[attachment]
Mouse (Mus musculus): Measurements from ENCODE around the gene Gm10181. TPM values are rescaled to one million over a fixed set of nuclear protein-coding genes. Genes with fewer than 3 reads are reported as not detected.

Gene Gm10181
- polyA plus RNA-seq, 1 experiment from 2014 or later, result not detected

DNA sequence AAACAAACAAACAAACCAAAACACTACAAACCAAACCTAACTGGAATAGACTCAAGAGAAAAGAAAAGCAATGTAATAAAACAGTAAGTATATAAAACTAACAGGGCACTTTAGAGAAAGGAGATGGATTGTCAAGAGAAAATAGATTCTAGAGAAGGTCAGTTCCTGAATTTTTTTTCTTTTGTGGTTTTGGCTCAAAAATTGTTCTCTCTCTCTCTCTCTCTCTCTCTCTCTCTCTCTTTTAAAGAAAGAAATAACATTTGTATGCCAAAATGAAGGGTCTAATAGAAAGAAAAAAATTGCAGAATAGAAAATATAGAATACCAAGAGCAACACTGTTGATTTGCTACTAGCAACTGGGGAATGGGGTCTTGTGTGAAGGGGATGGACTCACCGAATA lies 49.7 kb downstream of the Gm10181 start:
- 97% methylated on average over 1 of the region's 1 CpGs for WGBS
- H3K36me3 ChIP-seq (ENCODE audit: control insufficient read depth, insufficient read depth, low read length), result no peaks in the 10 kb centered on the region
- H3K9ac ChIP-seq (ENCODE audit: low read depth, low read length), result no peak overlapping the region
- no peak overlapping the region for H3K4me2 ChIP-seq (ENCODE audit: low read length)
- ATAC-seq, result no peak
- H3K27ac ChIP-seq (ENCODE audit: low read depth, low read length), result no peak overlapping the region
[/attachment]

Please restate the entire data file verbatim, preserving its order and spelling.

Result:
Mouse (Mus musculus): Measurements from ENCODE around the gene Gm10181. TPM values are rescaled to one million over a fixed set of nuclear protein-coding genes. Genes with fewer than 3 reads are reported as not detected.

Gene Gm10181
- polyA plus RNA-seq, 1 experiment from 2014 or later, result not detected

DNA sequence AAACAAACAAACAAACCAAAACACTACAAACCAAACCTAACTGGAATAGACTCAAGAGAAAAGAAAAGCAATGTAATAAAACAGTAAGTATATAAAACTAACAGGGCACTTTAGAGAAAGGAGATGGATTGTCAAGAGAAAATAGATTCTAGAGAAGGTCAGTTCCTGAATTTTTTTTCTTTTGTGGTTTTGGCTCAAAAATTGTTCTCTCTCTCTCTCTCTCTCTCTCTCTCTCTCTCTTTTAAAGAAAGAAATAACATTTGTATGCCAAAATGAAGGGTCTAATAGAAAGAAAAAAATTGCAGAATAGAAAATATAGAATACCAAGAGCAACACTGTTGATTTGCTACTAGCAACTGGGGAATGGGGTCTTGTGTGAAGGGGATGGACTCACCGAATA lies 49.7 kb downstream of the Gm10181 start:
- 97% methylated on average over 1 of the region's 1 CpGs for WGBS
- H3K36me3 ChIP-seq (ENCODE audit: control insufficient read depth, insufficient read depth, low read length), result no peaks in the 10 kb centered on the region
- H3K9ac ChIP-seq (ENCODE audit: low read depth, low read length), result no peak overlapping the region
- no peak overlapping the region for H3K4me2 ChIP-seq (ENCODE audit: low read length)
- ATAC-seq, result no peak
- H3K27ac ChIP-seq (ENCODE audit: low read depth, low read length), result no peak overlapping the region